Marvel Studios “First Ten Years:” Iron Man Mk XXIII, Pepper Potts, and The Mandarin by Hasbro

Yup, the random Marvel Legends reviews are getting put on hold once again so that I can push one of these First Ten Years releases to the head of the line. This Amazon Exclusive boxed set of three figures from Iron Man 3 hit my porch this past weekend, and I was just too excited not to open it up right away. Let’s take a look!

Iron Man 3 feels like it was one of the most polarizing of all the MCU films. I still encounter people who have raging hatred toward it, and I really can’t see why. I can still remember when it hit home release on Blu-Ray and I must have watched it three times over the course of a couple of days, and my love for it didn’t even tarnish one bit. Hell, I’m long overdue for a re-watch now! Anyway, this is the first three-figure set I’ve picked up in this First Ten Years line, but the packaging is still the same. It looks good, it’s collector friendly, but I’m still not going to be keeping the box. With three figures to cover, let’s just dig right in and start with Pepper.

Never did I think I’d be so happy to own a Gwenyth Paltrow figure, but Pepper has been in a hell of a lot of MCU films and it’s long past time she got the Legends treatment. And It seems only logical to go with the movie where she actually got involved in the action. I mean, black sports bra or business suit? That’s not even up for debate. Unfortunately, this figure turned out decidedly average. In terms of sculpting and paint, this isn’t exactly a complex figure, nor did it need to be. The new sculpting for the top of the torso, as well as the bare feet, are new and appreciated, but the paint could have been a lot better, and that’s pretty sad considering it’s just a black top and black pants and virtually no intricate detailed paint hits to be had. The paint lines around her waist are downright sloppy and the bra straps could have been cleaner too. Hasbro has been doing some pretty nice paintwork in this line on even the little things like pouch buttons and belt buckles, so to see this kind of carelessness on a figure that required so little really hurts.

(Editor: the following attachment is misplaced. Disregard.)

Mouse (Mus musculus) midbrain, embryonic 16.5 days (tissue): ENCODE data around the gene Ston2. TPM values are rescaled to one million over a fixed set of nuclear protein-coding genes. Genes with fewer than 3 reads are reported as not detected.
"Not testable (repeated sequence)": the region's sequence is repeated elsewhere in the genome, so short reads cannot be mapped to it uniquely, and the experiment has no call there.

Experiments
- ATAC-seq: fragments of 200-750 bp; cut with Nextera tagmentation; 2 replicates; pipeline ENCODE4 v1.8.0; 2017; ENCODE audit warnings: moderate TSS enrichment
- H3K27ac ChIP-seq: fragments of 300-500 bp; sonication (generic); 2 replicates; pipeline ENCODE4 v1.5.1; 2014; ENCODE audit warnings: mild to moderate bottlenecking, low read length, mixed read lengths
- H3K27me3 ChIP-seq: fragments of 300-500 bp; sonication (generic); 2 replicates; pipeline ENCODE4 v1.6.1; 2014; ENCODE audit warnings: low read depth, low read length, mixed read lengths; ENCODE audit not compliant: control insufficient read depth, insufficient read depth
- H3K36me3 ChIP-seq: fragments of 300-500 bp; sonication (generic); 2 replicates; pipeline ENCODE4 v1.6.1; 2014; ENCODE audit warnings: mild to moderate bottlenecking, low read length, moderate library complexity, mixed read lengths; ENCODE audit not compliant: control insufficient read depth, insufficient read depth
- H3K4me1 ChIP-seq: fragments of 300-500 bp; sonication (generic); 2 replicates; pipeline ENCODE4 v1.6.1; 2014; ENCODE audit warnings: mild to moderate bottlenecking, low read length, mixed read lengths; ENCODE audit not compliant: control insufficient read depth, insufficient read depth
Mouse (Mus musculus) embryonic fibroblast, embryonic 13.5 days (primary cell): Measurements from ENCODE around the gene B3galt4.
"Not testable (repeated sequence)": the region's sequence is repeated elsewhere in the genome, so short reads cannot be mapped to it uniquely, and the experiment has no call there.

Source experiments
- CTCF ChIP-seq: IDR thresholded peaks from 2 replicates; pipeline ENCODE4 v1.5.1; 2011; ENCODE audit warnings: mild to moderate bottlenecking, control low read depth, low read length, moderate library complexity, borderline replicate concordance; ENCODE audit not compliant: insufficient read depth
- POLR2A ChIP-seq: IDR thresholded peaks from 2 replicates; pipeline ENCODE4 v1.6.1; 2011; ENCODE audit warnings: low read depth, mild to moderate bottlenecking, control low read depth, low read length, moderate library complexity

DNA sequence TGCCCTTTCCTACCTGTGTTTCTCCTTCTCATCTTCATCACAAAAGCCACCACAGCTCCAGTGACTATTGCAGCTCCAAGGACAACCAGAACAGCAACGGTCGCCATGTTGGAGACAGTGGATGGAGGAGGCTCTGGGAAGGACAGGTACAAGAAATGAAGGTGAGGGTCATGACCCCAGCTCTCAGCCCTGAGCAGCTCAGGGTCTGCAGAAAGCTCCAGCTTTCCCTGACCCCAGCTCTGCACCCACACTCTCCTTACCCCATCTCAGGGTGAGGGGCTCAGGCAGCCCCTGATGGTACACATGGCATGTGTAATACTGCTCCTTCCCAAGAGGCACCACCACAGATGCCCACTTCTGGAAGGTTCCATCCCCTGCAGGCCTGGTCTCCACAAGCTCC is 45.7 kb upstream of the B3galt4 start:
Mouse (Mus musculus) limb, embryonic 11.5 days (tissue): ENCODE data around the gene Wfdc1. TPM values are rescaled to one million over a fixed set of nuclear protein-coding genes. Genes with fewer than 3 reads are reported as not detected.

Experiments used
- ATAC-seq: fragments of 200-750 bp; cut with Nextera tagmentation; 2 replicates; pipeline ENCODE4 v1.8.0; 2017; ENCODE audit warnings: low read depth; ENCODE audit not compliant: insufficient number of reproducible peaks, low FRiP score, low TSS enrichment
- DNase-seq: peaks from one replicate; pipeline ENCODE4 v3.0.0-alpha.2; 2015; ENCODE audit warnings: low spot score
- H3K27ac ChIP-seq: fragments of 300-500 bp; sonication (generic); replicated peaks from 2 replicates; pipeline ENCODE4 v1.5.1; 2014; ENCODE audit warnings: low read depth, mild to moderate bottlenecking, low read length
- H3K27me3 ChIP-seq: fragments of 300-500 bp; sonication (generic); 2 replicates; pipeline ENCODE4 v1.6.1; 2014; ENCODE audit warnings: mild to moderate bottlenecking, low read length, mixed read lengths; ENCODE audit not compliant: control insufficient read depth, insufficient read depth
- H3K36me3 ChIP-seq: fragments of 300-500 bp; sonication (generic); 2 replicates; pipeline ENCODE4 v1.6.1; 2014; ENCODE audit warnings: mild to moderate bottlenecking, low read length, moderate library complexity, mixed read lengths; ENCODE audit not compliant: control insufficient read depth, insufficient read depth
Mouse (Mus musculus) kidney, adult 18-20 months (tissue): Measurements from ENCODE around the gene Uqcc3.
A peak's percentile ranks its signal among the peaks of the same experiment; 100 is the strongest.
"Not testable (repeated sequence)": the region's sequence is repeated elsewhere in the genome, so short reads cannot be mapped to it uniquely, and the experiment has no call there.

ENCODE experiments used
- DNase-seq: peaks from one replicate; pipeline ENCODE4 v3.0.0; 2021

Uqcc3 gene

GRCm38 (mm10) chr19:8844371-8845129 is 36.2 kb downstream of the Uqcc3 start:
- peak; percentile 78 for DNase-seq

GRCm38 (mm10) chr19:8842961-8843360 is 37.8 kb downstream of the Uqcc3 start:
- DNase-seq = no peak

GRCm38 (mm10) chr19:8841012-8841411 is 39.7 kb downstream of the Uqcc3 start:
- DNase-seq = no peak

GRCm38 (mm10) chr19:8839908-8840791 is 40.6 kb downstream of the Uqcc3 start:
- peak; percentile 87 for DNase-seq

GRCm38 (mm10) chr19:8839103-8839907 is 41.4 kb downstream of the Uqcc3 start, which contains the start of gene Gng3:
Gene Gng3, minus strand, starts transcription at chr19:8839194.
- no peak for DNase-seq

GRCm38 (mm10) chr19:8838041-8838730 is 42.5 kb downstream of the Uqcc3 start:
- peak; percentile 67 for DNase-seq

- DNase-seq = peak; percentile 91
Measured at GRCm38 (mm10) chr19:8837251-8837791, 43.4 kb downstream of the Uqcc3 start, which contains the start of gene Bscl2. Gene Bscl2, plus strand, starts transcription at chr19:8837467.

I do think the head sculpt is pretty solid for a 6-inch scale figure. It’s not a dead on likeness, but I can see some resemblance in there. I’d believe that Paltrow has one of those faces that could be tough to get right (I’d argue that even Hot Toys didn’t quite nail her perfectly), so I’m willing to be a little forgiving here. She also doesn’t strike me as the kind of person who would approve an action figure likeness, so I’m pretty surprised we got this release at all. Either way, the printing on the face is pretty clean and the hair sculpt looks good. Maybe since now Hasbro has done the head sculpt we can look forward to getting another version of Pepper.

Articulation is everything I expect to find in an MCU Legends lady. That includes rotating hinges in the shoulders, elbows, and wrists. The legs have ball joints in the hips, swivels in the thighs, and double hinges in the knees. The ankles have both hinges and lateral rockers. There’s a ball joint just under the chest, no waist swivel, and the neck is ball jointed and hinged. I will say that the ankle joints look really chunky and I think they blew up her feet a bit to make them work a bit better with those larger joints.


Pepper’s right arm can detach at the shoulder and be swapped out for the one wearing the Iron Man armor sleeve and gauntlet. There’s also a repulsor blast effect part that plugs into the palm. This extra arm is a great addition and I’ll likely display the figure with this look most of the time. On the downside, there’s no articulation in the wrist, which means getting the repulsor effect to fire in a convincing manner isn’t easy. She can’t hold her the arm straight out without the effect shooting at a downward angle. Moving on to The Mandarin…